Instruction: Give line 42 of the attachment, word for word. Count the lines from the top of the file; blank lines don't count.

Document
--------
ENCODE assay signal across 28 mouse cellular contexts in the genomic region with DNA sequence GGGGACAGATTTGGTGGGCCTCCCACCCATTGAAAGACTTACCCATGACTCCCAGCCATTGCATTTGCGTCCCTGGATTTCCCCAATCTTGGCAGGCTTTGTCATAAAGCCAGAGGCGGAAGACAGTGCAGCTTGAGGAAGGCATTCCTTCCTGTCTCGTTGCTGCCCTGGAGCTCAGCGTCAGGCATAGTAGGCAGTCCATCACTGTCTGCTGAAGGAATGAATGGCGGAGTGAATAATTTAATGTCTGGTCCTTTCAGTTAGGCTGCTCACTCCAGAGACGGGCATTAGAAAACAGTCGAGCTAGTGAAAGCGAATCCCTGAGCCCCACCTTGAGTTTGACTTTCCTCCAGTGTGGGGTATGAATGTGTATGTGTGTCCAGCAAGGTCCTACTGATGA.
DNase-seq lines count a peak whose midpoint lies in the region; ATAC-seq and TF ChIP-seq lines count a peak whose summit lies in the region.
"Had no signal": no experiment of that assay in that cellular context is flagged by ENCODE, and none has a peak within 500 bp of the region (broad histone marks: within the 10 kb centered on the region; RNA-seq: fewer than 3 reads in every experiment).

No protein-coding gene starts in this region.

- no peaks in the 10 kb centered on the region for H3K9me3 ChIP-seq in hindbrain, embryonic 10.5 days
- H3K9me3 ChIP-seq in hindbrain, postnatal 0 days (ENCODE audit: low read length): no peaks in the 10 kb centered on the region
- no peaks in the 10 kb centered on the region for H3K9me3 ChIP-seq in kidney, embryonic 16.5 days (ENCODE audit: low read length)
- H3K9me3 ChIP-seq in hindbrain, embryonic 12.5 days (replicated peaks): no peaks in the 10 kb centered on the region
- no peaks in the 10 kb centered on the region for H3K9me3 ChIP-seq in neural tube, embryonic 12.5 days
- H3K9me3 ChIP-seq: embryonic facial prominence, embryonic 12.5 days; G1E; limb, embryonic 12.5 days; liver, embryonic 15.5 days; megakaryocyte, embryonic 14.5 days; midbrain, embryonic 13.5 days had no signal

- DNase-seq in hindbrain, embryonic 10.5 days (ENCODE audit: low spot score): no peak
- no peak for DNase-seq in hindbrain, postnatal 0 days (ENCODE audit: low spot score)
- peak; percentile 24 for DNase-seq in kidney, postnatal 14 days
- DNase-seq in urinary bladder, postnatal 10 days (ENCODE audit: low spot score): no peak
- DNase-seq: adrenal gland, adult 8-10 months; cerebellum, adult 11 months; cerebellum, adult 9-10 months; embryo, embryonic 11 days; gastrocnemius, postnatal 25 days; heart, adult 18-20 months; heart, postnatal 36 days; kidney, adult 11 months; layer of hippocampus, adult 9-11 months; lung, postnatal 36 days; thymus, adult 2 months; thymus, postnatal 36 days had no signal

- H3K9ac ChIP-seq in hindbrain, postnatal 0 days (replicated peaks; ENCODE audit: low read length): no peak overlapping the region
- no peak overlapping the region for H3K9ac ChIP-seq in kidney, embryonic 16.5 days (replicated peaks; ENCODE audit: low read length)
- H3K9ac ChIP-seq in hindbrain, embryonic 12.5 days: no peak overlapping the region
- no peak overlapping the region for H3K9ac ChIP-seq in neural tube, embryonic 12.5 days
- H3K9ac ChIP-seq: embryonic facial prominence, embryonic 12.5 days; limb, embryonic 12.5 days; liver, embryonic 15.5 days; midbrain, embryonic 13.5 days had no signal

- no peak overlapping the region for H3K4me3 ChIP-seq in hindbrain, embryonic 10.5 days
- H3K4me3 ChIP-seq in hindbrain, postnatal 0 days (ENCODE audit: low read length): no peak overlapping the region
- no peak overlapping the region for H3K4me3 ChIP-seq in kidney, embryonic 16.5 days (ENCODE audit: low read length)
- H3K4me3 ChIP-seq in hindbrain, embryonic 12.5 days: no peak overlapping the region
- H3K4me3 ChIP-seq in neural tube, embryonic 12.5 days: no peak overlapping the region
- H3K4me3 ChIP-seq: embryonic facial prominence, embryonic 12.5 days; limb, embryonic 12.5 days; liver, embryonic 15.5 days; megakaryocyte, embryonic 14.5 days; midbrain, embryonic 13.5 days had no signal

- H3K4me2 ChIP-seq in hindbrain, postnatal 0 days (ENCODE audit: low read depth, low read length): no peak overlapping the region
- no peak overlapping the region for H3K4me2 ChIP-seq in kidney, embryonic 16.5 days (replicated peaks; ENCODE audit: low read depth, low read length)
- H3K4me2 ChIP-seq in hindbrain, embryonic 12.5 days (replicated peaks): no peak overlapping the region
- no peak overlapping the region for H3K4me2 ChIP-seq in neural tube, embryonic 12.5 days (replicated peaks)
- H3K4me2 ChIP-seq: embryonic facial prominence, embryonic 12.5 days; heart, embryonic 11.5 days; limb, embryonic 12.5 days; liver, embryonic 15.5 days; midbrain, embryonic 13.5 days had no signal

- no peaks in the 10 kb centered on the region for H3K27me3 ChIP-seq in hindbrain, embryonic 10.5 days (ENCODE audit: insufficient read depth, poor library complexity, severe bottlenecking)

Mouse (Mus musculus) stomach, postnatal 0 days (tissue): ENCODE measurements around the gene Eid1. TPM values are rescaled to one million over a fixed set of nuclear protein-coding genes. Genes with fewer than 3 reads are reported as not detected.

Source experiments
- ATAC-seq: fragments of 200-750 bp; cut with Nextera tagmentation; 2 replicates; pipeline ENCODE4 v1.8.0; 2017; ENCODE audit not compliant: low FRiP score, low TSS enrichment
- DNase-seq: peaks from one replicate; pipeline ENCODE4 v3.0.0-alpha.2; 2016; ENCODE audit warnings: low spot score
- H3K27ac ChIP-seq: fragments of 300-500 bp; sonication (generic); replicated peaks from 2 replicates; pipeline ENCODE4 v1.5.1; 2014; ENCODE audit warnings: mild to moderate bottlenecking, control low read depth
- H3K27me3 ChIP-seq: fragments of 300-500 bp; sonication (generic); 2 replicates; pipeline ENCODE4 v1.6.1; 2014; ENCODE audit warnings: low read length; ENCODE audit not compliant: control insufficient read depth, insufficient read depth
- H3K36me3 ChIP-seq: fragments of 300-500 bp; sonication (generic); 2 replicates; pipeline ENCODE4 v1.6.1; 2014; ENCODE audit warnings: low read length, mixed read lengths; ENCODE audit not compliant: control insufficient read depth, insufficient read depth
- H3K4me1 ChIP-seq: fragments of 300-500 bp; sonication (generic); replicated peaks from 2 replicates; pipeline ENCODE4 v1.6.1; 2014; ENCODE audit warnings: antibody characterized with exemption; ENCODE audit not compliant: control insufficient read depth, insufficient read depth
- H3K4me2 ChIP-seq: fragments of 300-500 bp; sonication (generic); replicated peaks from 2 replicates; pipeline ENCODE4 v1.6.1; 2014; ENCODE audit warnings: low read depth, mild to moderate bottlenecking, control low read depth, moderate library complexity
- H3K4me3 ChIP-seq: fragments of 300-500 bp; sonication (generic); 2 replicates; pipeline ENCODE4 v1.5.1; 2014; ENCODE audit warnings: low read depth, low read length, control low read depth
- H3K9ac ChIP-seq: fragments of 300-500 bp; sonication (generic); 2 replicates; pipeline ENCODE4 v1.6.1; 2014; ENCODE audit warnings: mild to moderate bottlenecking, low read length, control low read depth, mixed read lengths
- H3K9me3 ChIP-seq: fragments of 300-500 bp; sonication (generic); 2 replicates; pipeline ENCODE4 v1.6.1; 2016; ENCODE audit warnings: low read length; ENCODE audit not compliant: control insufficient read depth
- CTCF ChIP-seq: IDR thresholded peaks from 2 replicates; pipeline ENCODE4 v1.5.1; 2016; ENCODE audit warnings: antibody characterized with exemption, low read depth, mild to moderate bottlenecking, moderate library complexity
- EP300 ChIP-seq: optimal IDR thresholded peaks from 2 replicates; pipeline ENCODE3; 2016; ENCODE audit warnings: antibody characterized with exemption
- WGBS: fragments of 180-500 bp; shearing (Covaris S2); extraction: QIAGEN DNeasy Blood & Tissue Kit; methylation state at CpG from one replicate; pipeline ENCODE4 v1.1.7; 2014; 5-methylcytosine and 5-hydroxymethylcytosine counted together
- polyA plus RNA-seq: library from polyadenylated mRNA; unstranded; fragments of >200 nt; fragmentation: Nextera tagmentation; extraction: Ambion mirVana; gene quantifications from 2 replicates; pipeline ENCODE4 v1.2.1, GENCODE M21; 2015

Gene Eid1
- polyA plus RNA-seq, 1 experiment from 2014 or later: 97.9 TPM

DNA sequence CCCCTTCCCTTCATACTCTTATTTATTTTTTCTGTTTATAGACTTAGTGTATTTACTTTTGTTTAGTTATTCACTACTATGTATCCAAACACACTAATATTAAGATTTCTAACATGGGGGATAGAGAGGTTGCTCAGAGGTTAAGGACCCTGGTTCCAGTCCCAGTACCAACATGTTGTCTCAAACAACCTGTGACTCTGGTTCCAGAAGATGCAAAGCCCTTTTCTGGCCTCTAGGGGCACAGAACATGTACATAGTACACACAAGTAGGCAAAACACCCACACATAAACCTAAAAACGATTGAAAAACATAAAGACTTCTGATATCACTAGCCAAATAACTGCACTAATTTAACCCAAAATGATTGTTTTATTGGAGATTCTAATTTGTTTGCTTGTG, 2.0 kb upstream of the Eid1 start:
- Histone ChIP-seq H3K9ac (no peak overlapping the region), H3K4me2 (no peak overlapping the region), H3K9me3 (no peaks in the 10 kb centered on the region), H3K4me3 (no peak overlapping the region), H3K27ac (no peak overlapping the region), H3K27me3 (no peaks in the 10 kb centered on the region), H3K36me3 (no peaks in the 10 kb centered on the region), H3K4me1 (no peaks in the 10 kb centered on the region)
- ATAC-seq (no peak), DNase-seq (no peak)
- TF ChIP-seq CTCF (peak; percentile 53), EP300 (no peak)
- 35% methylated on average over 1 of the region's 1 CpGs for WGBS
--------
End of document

- H3K4me3 ChIP-seq: fragments of 300-500 bp; sonication (generic); 2 replicates; pipeline ENCODE4 v1.5.1; 2014; ENCODE audit warnings: low read depth, low read length, control low read depth